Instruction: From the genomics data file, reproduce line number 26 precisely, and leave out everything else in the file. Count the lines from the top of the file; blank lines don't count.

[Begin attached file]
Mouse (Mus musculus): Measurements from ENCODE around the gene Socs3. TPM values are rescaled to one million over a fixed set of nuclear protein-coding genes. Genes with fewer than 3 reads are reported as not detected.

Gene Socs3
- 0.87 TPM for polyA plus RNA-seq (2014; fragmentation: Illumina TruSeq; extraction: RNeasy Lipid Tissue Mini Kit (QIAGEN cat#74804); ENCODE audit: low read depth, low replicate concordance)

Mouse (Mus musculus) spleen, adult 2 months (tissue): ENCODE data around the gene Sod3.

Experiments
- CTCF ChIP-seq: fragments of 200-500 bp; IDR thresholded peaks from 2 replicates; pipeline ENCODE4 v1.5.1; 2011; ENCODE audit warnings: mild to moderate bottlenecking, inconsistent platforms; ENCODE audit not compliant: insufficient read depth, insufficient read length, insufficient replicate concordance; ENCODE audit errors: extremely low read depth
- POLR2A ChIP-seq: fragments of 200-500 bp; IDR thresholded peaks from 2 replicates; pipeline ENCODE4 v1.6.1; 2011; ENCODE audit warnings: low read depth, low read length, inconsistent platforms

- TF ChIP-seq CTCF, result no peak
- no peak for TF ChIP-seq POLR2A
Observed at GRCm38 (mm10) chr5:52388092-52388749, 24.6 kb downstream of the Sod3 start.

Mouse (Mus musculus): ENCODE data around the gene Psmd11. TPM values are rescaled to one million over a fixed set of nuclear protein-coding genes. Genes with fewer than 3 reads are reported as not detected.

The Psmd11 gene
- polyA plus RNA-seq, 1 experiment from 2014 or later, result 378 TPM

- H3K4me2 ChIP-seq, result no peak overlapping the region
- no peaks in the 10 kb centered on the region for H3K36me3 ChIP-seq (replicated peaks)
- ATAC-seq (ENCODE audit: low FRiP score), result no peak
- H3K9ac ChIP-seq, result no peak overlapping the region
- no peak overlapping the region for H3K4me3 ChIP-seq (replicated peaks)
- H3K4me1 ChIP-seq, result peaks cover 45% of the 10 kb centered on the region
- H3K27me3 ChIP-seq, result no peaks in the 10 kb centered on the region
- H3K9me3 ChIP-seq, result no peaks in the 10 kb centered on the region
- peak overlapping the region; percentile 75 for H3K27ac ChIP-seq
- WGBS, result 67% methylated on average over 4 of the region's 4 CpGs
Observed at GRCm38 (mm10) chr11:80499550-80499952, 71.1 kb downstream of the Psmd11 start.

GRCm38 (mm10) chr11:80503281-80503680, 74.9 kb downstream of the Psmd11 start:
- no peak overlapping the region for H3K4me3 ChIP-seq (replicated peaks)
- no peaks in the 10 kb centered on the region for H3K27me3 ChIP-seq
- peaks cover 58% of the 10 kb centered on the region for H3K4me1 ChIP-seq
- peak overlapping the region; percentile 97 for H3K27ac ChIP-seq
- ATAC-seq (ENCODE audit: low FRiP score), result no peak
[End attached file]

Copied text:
- no peak overlapping the region for H3K4me3 ChIP-seq (replicated peaks)